The soundcheck was taking longer than it normally would. With his good friend Vinh going back and forth between the venue and the mixer trying to make the best of what is a basic gigging setup, Jay patiently stayed on the stage giving feedback after feedback for every slight change that Vinh makes. His patience is slowly wearing thin.
“Kita kena belajar jaga sound. Budak-budak sekarang perform tak reti jaga sound. Selagi tak betul, selagi tu kena soundcheck.” he explains as he finally puts down his guitar. Jay, full name Mohd Jayzuan, has been around since the rise of the indie scene in the early ’00s, earning his spurs from his involvement in the preceding underground movement which took root from the mid-90s. He has 10 books to his name, mainly novels and poetry.
The performance he is preparing for is part of his Gustavo Tour, a peninsula wide tour for his latest book ‘Sajak-sajak Gustavo’ that was released back in May 2016 by Rabak-Lit, the publishing arm of Projek Rabak. Projek Rabak is a collective that is also a registered company, whose main business is event management and special projects for arts and culture. Jay founded it.
I was fortunate to be invited to join along for this leg of the tour. The venue is a charming little bookstore called BACA, situated just outside Temerloh. It sells used and new books. Its owner is one of Jay’s many acquaintances and followers since his first book ’28 Hari: Jurnal Rock n Roll’. The bookstore is new; the carpet thick and bouncy. When the owner approached Jay to help her attract more crowds, the timing was right. ‘Sajak-sajak Gustavo’ was on its way.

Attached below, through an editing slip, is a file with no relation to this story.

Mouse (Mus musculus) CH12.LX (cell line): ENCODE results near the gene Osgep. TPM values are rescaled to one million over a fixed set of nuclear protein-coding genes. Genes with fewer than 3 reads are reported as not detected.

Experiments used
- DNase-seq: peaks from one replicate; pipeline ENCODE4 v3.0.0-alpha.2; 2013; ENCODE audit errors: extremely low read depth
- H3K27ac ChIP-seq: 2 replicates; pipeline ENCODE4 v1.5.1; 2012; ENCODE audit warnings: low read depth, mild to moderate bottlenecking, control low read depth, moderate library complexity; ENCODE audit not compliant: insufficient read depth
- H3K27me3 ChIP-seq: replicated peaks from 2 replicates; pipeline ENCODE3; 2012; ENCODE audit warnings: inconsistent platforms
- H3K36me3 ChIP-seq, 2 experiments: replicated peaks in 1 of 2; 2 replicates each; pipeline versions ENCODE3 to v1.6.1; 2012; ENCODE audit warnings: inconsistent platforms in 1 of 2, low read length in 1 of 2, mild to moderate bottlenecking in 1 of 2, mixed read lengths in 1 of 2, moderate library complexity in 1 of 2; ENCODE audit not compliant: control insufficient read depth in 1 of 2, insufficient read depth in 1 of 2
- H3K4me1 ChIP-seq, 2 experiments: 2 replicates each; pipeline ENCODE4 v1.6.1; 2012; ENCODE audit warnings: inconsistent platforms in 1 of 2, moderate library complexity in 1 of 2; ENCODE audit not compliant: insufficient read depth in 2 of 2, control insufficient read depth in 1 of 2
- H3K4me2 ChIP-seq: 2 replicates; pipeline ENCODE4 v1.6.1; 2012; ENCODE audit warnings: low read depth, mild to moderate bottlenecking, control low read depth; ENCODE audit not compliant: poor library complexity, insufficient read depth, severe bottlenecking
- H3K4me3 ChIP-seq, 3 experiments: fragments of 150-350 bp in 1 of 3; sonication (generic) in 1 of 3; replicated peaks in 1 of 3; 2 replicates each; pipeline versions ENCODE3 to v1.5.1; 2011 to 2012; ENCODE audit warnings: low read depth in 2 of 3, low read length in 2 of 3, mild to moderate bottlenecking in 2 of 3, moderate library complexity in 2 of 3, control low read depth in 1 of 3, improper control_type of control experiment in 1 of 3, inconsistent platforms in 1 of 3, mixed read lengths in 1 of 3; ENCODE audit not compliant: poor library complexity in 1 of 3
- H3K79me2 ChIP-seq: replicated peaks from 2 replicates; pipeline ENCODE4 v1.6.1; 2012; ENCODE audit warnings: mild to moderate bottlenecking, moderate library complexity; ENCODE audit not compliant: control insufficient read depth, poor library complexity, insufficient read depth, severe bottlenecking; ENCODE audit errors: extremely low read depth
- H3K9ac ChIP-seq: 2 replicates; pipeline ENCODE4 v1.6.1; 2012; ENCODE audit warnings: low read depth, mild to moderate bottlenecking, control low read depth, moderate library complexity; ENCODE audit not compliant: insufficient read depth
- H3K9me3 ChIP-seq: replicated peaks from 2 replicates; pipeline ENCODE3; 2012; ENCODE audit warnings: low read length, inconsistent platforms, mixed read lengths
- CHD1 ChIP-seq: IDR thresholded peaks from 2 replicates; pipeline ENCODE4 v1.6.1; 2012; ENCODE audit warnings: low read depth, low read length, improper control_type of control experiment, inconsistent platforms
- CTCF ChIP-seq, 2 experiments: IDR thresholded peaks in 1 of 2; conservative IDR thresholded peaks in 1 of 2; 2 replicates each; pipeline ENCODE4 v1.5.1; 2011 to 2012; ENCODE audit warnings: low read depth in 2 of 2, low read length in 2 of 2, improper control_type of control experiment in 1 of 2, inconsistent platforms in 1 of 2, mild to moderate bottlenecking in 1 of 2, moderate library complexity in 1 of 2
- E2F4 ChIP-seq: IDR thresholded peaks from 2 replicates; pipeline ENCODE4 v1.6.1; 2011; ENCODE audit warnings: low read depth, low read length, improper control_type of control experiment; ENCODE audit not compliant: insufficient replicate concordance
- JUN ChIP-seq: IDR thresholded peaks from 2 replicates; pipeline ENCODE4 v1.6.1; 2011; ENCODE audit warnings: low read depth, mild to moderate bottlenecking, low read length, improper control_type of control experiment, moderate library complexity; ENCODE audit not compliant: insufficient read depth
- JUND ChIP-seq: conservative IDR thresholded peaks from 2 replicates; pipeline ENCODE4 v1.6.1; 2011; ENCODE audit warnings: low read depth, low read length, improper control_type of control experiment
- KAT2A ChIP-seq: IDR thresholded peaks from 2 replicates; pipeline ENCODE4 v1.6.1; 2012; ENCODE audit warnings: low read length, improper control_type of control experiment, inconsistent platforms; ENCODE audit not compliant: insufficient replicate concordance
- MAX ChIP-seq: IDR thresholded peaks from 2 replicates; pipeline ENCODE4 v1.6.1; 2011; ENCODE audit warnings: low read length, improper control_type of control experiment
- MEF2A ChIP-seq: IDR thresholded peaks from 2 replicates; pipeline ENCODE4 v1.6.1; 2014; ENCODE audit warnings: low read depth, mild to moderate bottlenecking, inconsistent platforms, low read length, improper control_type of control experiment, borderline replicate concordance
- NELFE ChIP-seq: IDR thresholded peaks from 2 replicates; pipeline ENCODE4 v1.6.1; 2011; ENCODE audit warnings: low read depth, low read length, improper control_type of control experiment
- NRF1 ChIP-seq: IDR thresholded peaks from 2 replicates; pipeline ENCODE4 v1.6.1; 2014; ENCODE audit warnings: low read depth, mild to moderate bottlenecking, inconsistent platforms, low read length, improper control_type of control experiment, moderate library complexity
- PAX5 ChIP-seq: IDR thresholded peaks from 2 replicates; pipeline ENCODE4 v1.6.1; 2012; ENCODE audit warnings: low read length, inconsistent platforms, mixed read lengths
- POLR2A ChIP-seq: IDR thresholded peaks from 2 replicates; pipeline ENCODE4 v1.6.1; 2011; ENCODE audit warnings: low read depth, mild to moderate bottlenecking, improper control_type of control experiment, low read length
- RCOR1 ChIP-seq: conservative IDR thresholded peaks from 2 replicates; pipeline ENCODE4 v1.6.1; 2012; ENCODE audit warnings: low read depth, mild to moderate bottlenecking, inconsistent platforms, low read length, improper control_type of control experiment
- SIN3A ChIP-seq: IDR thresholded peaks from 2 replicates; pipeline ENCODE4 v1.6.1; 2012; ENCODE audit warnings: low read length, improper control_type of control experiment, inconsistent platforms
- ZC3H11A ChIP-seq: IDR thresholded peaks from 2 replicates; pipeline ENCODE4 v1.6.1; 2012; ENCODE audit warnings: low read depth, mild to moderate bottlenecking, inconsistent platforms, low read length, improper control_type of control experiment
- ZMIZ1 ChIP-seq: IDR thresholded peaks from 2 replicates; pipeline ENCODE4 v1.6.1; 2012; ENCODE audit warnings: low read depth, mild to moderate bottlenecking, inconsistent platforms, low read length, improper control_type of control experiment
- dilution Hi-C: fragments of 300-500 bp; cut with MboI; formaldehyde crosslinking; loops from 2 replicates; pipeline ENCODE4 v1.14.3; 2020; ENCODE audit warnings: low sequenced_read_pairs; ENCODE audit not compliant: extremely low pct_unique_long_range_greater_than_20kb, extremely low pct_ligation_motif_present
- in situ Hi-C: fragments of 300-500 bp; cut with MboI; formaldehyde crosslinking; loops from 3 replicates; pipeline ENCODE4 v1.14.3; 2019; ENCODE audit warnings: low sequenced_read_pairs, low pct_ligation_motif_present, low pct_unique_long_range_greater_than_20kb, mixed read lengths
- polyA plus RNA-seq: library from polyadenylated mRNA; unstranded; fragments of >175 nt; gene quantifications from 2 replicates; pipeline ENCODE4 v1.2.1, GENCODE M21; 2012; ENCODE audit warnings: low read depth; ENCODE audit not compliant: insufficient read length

“Kalau tengok dari jauh, orang ingat aku ni perasan rockstar. Aku selalu cakap aku bukan writer, tapi professional poser.” Jay’s self-deprecating humour is a charming weapon; him addressing crowds can be an understated masterclass of how to entertain. “Aku dah lali buat perform-perform ni. Aku start perform dari aku 16 tahun masa buat gig kat Ipoh, sampai lah sekarang. Dah dekat 20 tahun dah. Aku pernah perform depan beratus-ratus orang, dan aku pernah perform untuk 2 orang kat dalam café kat pekan-pekan kecik. It’s all about art, and your commitment to it. If you believe in your art, then you can perform anywhere. For anyone.”
BACA started filling up. Eventually over 40 people found their spots amidst the rearranged shelves for the gig. Jay notices someone from the crowd and smiles. It was another acquaintance from his early days. This one was special; he became Jay’s fan when Jay was still with his band Bloodymary from Ipoh. He made his way to Temerloh from Kuantan, a rare weekend highlight. And as Jay asks about the best places for a late night coffee, we hear the emcee welcomes the crowd for the first time.
I took my place behind the stage, listening intently as Jay bunch of friends opens the gig for him. I wondered about how homely the event felt despite its eclectic crowd; Termerloh is hardly one’s preferred destination when organizing a poetry gig like this. Many months on, BACA was is still a warm memory.
When Projek Rabak was formed, it was a collective. From small intimate events they slowly branched out into publication, with the formation of Rabak-Lit. That gave credence to their artists; writers were published, and musicians were invited to explore writing. Painters and visual artists were invited to exhibit.